There is a whiff of undesirable difficulty building up in relations between Thailand and Cambodia in the aftermath of the World Heritage listing for the controversial Preah Vihear temple.
It is arising from the obligations forced upon the Samak Sundaravej government and the Foreign Ministry by the ongoing People’s Alliance for Democracy street protest, the stance of the opposition Democrat Party and the actions of some senators and nationalist academics.
Bruised nationalism is stimulating feelings of hatred between Thais and Cambodians. Anti-Cambodian sentiment is growing stronger as Thais – who consider themselves superior to their southeastern neighbours – feel they have lost face because Cambodia managed to have the Hindu temple listed as a World Heritage site.
The listing of anyplace as a World Heritage site is not a matter of gain or loss. But many Thais are convinced of loss, because they’ve been told repeatedly that the listing means Thailand has lost sovereignty over Preah Vihear. So, as Cambodia celebrated last week’s World Heritage listing, many Thais felt bitter.
Legal misinterpretation by intellectuals has confused the powerful Thai sense of ownership. The entire world is aware that in 1962, the International Court of Justice (ICJ) ruled Preah Vihear was “situated in territory under the sovereignty of Cambodia”.
As a member of the United Nations, Thailand had to accept the ruling and hand the temple over to Cambodia. In the decades since then, there has been no legal bid to reclaim the site. Some legal experts intentionally misinterpreted Article 60 of the ICJ’s rules by saying it reserved the right to reclaim the temple.
In fact, the article merely says that “in the event of a dispute as to the meaning or scope of judgement”, the court will construe such matters upon the request of any party.
Therefore, in the language of the law, de facto and de jure, the Hindu temple of Preah Vihear belongs to Cambodia.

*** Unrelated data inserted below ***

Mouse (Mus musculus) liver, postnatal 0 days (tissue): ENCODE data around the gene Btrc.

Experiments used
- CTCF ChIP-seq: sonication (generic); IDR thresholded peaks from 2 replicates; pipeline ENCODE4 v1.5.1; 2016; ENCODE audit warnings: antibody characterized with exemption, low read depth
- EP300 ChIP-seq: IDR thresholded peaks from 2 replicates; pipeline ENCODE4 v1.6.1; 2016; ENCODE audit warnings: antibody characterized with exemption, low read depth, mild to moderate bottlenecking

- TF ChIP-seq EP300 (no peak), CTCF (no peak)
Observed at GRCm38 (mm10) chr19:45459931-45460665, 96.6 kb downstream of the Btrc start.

For the past 46 years, the Thai authorities have never dared use Article 60 to ask the ICJ for clarification of the meaning or scope of its ruling. Such action may have caused further loss of territory, because in making its original decision, the court referred to a French-made map that swallowed up a large swathe of so-called “overlapping” area in Cambodia’s favour. The whole mountain where the temple stands may now be under Cambodian sovereignty.
Many Cambodians have been quoted in their local media as saying Thailand’s unlimited greed would end up bringing the country shame. One Cambodia woman at the temple told The Phnom Penh Post she was increasingly worried that the dispute would turn ugly.
“We are concerned that the Thais have come here to create trouble,” she said, referring to hundreds of Thai protesters who gathered near the temple a few weeks ago.
The group threatened to storm it. On Tuesday, three of their number carried out the threat and were arrested by Cambodian authorities and held for several hours. This kind of emotion will likely destroy the fundamentally good relations between the two countries in the short-term future if both sides allow feelings to get out of hand.
Then there is a technical problem. Former foreign minister Noppadon Pattama was forced to emphasise Thai concerns linking the heritage listing with sovereignty before the World Heritage Committee in Quebec, Canada. That stance could become a powerful argument for Cambodia to use in opposing Thailand’s forthcoming application for World Heritage listing of the adjoining area downhill from the temple within two years.
The World Heritage Committee pointed out its regulations stipulate that the listing of any World Heritage site has nothing to do with sovereignty. However, the Thai team arguing against the listing insisted the committee recognise the domestic political sensitivity of the Preah Vihear site.
Phnom Penh may now be able to turn the tables on Bangkok, since Cambodia also claims sovereignty over territory containing many archaeological sites along the border, including the area downhill from Preah Vihear.
It is difficult to imagine what may happen in the future if Thailand is forced to cut “overlapping” areas off of the sites it proposes for listing. In fact, Thailand may ultimately be left with no sites along the border for which to apply for World Heritage listing.